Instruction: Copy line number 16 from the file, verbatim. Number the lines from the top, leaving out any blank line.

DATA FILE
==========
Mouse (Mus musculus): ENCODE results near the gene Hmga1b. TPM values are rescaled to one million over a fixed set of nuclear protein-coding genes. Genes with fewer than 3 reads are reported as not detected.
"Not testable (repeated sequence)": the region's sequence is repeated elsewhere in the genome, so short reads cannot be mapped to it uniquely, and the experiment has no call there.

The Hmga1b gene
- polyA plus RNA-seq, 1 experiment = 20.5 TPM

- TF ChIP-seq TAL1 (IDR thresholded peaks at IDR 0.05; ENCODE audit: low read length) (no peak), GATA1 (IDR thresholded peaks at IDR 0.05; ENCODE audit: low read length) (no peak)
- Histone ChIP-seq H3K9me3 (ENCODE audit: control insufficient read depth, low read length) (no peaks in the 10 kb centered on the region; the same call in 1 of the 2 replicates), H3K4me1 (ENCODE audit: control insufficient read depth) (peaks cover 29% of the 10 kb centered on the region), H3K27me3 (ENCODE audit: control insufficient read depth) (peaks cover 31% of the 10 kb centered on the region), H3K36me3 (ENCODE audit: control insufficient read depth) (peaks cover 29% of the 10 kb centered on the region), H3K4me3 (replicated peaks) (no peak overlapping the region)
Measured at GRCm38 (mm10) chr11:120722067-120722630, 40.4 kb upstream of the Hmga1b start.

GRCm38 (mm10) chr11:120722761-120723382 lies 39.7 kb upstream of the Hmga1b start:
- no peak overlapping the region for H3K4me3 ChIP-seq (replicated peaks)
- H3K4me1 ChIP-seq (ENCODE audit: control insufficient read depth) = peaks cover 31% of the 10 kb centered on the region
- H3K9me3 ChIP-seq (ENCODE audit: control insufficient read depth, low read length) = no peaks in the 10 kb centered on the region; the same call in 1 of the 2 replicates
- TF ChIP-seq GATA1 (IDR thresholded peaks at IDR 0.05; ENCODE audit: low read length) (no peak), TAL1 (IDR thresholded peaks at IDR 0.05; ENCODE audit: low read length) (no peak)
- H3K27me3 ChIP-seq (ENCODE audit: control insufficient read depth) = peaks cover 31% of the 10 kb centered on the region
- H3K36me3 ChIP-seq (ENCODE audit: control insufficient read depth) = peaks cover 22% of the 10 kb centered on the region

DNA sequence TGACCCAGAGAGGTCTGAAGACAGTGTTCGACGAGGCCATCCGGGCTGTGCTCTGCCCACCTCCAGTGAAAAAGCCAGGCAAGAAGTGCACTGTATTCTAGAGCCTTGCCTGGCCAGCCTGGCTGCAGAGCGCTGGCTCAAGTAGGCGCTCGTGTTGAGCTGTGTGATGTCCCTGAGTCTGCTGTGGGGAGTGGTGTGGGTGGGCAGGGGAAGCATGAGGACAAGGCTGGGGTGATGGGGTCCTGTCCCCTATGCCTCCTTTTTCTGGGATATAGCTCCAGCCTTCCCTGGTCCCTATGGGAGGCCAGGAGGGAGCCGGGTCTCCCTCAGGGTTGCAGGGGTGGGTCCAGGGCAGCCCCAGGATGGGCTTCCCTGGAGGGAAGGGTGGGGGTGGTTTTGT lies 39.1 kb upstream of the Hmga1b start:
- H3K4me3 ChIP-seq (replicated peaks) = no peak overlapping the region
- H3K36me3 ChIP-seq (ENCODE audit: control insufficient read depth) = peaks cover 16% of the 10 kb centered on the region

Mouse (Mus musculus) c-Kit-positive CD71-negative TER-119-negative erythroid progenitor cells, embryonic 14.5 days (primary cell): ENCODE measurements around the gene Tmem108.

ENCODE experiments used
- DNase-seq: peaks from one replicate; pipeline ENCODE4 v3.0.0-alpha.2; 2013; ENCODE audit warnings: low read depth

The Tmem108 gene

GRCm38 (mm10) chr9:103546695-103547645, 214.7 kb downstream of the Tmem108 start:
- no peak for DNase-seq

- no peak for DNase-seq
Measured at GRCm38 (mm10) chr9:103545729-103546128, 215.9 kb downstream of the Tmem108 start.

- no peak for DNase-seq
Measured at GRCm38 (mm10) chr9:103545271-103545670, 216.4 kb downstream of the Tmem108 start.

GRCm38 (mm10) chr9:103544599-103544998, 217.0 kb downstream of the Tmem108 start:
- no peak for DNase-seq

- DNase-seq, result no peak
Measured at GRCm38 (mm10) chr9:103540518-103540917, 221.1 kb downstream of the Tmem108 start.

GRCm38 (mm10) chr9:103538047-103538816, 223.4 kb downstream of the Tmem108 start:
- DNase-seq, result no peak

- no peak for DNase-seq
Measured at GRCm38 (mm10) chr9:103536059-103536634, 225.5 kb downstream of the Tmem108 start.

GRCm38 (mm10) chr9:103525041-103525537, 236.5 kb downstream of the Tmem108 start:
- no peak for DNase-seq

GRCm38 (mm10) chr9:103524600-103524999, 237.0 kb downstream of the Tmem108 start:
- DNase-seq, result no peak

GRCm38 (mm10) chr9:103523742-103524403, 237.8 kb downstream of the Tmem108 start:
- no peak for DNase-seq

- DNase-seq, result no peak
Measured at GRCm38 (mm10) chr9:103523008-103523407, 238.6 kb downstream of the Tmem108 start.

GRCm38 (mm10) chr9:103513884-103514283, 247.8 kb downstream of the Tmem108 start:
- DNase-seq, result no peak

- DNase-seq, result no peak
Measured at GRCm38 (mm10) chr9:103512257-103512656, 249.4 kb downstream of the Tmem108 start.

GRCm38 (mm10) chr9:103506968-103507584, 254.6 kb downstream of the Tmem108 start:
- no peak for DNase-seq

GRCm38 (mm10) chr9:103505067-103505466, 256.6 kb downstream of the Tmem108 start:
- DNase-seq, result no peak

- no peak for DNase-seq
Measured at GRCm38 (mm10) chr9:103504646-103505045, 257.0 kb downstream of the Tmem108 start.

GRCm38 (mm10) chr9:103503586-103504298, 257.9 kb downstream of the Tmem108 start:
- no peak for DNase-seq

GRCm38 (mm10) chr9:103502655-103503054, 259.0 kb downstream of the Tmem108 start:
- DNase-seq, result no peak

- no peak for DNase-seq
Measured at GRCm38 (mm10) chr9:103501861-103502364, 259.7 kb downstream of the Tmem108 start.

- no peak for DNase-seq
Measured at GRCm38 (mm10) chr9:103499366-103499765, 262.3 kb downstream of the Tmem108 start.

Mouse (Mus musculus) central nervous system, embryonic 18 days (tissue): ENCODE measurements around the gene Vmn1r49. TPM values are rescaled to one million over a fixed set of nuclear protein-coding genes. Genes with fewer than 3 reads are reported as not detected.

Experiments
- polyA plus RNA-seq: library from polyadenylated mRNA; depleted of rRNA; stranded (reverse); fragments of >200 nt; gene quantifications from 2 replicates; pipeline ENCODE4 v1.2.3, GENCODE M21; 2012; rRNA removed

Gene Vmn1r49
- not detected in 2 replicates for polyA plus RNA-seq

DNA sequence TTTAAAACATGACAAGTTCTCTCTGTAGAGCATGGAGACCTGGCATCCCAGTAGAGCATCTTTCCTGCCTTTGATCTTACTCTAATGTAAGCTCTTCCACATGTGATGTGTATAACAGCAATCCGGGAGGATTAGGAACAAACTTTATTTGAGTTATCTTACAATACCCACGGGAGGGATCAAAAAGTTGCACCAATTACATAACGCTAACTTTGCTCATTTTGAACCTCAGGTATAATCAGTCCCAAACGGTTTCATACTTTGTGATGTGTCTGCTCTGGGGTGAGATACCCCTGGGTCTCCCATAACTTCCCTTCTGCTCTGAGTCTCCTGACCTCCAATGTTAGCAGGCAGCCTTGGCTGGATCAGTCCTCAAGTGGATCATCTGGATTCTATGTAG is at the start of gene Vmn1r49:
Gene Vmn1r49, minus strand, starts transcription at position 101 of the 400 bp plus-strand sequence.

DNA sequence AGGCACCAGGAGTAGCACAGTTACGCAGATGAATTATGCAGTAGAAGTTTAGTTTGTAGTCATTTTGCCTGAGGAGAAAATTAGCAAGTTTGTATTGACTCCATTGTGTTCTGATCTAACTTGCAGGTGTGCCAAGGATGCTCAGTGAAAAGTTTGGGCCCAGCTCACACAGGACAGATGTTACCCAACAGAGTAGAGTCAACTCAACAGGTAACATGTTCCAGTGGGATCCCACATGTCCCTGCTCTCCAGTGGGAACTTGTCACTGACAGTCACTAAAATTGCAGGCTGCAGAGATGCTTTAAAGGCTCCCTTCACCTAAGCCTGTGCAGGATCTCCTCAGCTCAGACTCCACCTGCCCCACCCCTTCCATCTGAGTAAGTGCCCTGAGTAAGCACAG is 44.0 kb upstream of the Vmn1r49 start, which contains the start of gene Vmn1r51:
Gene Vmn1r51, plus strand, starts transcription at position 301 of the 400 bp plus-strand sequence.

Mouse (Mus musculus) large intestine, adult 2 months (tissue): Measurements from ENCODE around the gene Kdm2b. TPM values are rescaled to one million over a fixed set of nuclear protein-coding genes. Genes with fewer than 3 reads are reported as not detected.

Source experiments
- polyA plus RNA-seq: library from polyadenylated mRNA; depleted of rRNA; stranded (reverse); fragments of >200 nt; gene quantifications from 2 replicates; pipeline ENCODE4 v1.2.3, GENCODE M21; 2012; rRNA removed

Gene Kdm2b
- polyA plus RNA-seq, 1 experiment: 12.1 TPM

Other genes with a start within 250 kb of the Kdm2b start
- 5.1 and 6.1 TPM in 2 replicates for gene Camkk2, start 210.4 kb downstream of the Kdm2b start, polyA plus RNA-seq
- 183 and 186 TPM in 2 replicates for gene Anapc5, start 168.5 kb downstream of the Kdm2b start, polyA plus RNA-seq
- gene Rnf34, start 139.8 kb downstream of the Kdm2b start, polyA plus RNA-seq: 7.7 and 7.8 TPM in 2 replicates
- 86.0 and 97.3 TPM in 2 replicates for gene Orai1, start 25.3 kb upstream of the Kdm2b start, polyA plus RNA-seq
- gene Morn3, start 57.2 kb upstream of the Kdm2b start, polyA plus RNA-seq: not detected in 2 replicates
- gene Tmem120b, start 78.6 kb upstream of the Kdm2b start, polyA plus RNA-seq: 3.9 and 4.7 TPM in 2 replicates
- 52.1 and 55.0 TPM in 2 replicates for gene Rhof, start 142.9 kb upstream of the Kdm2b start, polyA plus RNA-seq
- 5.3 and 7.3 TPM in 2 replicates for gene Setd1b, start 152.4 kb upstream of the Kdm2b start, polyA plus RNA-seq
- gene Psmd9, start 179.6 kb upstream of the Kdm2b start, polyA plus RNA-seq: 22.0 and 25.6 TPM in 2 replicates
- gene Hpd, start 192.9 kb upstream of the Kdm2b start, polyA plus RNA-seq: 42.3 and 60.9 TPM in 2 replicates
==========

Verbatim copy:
- H3K4me3 ChIP-seq (replicated peaks) = no peak overlapping the region